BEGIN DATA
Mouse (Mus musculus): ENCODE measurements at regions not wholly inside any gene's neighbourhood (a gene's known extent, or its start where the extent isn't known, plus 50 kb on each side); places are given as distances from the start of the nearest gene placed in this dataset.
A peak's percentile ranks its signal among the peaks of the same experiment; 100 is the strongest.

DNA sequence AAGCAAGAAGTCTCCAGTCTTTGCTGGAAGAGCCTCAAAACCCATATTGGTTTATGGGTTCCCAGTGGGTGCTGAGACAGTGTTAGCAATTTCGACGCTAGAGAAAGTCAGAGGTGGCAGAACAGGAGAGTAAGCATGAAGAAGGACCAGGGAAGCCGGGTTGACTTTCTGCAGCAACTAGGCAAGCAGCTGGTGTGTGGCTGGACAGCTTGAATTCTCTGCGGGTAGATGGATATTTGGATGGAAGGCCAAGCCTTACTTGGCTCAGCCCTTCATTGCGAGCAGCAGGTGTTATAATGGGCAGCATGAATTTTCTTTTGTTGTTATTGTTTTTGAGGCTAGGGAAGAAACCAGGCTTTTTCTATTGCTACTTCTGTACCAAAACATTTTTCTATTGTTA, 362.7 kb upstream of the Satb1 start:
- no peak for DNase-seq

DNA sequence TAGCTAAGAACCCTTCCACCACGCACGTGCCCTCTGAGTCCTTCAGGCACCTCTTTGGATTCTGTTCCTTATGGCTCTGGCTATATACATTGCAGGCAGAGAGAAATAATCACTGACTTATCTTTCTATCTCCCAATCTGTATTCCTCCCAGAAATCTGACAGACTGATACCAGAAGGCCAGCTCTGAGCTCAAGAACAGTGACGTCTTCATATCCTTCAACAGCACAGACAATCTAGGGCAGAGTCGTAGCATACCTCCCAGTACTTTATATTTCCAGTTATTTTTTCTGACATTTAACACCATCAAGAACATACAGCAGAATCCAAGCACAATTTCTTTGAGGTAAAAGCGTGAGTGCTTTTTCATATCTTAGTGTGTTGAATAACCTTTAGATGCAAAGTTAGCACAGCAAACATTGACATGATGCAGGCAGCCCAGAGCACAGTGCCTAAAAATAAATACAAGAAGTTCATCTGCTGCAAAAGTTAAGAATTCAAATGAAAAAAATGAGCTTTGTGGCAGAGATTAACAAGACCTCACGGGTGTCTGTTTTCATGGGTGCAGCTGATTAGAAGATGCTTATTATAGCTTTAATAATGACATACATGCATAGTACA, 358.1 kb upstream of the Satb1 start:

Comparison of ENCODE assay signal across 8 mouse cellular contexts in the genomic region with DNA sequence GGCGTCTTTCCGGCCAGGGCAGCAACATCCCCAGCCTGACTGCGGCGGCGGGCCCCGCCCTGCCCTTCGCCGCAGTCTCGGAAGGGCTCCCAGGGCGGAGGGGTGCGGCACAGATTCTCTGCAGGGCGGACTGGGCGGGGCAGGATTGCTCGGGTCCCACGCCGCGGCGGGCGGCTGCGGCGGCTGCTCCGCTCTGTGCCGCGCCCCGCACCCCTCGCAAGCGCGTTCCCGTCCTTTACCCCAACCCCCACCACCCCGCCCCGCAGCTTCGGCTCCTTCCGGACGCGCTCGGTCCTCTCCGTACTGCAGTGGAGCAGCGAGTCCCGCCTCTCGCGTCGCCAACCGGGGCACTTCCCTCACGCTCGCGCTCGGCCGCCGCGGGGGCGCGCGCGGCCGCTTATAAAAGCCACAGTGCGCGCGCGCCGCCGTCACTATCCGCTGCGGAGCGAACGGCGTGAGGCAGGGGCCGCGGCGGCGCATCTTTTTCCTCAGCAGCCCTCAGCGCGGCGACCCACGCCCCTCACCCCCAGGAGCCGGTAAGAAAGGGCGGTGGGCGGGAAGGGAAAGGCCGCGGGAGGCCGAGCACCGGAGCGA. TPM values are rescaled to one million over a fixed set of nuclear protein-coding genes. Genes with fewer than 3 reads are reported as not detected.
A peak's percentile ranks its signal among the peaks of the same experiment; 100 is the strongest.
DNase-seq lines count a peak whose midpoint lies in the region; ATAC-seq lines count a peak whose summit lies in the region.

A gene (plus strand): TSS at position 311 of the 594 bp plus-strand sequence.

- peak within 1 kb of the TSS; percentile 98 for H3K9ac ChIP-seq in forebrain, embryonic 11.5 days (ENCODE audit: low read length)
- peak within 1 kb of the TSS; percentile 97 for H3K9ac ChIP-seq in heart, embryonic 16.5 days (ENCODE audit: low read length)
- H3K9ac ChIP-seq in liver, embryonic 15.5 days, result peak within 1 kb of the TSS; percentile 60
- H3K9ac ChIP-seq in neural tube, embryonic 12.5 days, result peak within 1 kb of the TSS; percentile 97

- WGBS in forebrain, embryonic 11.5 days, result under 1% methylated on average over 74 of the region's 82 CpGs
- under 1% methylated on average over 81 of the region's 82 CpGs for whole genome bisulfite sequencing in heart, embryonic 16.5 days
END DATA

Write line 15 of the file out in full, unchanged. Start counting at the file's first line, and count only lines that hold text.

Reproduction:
- under 1% methylated on average over 81 of the region's 82 CpGs for whole genome bisulfite sequencing in heart, embryonic 16.5 days